Soccer fields, ballparks, and football stadiums are all designed to direct attention towards a central spectacle, but that doesn’t mean they all have to follow the same playbook. In a year where cities tried to integrate their stadiums into the surrounding urban fabric, developers and designers demonstrated new ways of thinking about how we imagine sports architecture. Designing for sports means thinking not only about withstanding the elements and the wear and tear of massive crowds, but also make sure the project stands the test of time. 2017 saw stadiums go to new, sometimes weird places, all made possible through creative engineering. Below are some of the best sports architecture projects that AN has written about this year.
The swooping, biomorphic shape of the new L.A. Rams stadium is pierced by 20 million holes. Even though the whole thing is clad in metal panels, the breezy, HKS-designed arena will let fresh air blow through, hopefully solving at least some of the “hellish” conditions of the current coliseum.
A viral story about the Georgia Dome’s failed implosion couldn’t overshadow the opening of its replacement, HOK’s Mercedes-Benz Stadium in Atlanta. Crowned by an iris-shaped roof that can open or close in only nine minutes, the stadium features a host of innovative engineering applications that make it what it is. The multi-use, LEED Platinum certified stadium has certainly been recognized for it, too.
Putting aside the Raiders’ controversial move from Oakland to Las Vegas, the stadium proposed for the team’s new hometown is light, airy, and undeniably football-centric. A step up from the 50-year old concrete coliseum that the Raiders share with the Oakland A’s, the approximately $2 billion project will focus solely on one sport. While the project broke ground just last month and is on track for the NFL’s 2020 season, that means three years of tension between fans while the Raiders are still in Oakland.*
This year new renderings were released for the stadium that soccer star David Beckham hopes will draw a pro-soccer team to Miami. After feedback over an initially bulky design, Populous unveiled plans for an open-air stadium with a soaring superstructure topped by a canopy. The most ground-breaking part of the stadium is that it won’t break ground on any parking lots, encouraging spectators to use the nearby Metrorail, waterways, and even a shuttle service from stadium-owned parking garages that could be built further away.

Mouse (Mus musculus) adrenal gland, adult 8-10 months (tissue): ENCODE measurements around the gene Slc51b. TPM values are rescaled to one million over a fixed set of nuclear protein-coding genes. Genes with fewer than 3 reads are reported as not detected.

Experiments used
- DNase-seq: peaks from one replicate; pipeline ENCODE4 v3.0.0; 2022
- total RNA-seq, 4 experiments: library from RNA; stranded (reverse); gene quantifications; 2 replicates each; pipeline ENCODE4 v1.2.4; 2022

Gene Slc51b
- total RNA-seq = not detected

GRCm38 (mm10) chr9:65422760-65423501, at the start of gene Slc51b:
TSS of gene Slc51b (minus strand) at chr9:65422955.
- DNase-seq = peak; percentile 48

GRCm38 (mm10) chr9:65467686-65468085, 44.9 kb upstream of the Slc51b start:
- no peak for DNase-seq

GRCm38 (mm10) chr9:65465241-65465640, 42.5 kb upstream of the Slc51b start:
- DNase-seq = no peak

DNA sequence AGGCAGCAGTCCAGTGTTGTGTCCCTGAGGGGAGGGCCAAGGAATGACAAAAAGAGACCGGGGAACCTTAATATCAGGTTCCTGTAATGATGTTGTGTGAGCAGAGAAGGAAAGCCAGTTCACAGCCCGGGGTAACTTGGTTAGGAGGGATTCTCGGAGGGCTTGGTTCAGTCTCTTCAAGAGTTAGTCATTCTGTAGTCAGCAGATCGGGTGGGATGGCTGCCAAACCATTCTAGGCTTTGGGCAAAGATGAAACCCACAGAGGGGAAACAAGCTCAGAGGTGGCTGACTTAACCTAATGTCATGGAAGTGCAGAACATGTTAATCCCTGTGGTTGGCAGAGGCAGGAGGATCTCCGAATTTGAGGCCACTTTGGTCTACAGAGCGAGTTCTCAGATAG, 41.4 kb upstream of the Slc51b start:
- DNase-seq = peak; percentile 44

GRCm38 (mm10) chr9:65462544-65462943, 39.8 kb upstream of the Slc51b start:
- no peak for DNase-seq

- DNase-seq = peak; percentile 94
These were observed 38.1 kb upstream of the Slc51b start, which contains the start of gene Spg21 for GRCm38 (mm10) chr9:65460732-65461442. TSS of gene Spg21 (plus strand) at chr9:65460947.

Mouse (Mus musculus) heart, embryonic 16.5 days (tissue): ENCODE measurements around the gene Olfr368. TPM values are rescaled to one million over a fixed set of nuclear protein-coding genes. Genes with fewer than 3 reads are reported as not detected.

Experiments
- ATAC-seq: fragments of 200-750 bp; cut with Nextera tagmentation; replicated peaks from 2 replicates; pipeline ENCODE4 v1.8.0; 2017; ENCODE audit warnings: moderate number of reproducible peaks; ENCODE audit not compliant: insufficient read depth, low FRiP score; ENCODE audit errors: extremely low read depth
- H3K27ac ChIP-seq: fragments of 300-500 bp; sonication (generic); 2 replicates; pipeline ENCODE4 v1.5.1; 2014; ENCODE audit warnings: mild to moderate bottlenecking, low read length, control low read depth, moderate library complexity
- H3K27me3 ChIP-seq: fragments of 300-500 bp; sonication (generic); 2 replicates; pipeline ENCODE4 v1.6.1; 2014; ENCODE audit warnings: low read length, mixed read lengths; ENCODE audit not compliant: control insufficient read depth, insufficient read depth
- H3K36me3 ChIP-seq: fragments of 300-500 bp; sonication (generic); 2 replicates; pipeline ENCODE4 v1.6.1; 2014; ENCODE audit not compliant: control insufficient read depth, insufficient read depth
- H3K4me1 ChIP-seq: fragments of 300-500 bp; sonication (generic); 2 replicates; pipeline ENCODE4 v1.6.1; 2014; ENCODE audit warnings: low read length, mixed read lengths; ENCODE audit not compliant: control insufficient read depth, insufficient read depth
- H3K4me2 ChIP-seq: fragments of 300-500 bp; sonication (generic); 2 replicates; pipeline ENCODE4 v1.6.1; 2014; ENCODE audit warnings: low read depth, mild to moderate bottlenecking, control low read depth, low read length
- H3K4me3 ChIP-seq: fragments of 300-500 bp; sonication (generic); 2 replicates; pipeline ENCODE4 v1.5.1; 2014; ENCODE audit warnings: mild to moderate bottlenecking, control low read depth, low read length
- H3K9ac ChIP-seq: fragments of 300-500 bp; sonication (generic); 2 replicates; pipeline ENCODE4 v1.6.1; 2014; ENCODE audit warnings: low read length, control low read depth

The Los Angeles Football Club (LAFC) teamed up with Gensler earlier this year to release their plans for a “European-style” soccer stadium where steeply stacked seating arrangements would put fans closer to the field than a traditional layout. Newly-christened as the Banc of California Stadium, the open-air stadium is ensconced around the edges by cavernous glass sections that will both keep viewers dry as well as house the lighting system. A focus on upscale interior finishes might not be the first thing that comes to mind when discussing a soccer stadium, but the LAFC hopes that these restaurants and commercial spaces will draw non-fans to the area as well.
Skaters were outraged when Tampa demolished the Bro Bowl, a concrete skatepark that boarders had been tagging since 1978. Part of the city’s redevelopment of the Central Avenue drag, a compromise was reached where an exact replica of the park was built a few hundred feet away, with the original site being turned into a sculpture garden for works portraying prominent members of the African American community. With both Tampa’s African American community and the skaters up in arms at first, both sides have come to embrace the new developments.